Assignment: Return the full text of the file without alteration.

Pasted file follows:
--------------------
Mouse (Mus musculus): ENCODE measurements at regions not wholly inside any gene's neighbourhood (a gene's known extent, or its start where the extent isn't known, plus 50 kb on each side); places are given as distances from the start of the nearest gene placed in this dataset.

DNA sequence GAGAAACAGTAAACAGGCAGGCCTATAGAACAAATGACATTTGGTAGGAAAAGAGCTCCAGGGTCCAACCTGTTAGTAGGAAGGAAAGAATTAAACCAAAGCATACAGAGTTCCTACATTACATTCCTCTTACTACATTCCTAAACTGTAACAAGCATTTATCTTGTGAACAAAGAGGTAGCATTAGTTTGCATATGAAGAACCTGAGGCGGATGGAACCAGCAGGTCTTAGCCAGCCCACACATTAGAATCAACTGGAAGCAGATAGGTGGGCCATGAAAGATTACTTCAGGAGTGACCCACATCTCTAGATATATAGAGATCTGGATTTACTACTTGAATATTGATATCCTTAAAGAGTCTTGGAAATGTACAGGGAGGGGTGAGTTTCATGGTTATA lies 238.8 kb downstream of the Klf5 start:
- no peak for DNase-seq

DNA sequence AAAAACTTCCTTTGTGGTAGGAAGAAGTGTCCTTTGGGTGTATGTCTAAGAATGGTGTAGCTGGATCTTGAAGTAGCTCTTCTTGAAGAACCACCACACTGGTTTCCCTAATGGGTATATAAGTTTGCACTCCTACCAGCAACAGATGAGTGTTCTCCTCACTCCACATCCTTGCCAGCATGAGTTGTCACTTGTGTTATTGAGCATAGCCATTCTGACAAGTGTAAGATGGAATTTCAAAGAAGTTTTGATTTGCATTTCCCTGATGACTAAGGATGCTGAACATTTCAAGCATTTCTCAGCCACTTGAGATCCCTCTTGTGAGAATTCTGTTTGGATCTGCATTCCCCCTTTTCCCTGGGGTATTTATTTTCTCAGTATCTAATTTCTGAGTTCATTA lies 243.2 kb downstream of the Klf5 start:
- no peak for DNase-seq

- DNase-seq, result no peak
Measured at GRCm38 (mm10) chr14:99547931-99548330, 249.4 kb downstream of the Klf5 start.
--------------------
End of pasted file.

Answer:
Mouse (Mus musculus): ENCODE measurements at regions not wholly inside any gene's neighbourhood (a gene's known extent, or its start where the extent isn't known, plus 50 kb on each side); places are given as distances from the start of the nearest gene placed in this dataset.

DNA sequence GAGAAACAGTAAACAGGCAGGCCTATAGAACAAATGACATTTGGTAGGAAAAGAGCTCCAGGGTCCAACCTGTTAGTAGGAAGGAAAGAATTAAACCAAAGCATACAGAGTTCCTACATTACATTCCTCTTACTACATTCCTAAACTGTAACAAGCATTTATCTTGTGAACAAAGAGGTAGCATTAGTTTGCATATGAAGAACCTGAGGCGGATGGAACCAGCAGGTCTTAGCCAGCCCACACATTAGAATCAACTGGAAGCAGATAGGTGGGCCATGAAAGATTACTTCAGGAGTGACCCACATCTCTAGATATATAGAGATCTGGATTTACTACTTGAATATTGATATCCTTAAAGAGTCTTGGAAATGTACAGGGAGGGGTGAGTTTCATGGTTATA lies 238.8 kb downstream of the Klf5 start:
- no peak for DNase-seq

DNA sequence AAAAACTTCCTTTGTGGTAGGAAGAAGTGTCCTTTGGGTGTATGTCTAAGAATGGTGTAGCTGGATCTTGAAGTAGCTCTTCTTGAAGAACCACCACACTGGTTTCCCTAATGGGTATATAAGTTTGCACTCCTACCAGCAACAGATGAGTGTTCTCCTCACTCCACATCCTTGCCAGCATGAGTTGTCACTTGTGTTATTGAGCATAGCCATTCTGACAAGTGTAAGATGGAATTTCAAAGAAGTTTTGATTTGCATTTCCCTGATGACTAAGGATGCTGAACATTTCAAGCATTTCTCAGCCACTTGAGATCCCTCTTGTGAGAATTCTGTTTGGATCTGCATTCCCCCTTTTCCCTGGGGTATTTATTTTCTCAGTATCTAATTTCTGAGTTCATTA lies 243.2 kb downstream of the Klf5 start:
- no peak for DNase-seq

- DNase-seq, result no peak
Measured at GRCm38 (mm10) chr14:99547931-99548330, 249.4 kb downstream of the Klf5 start.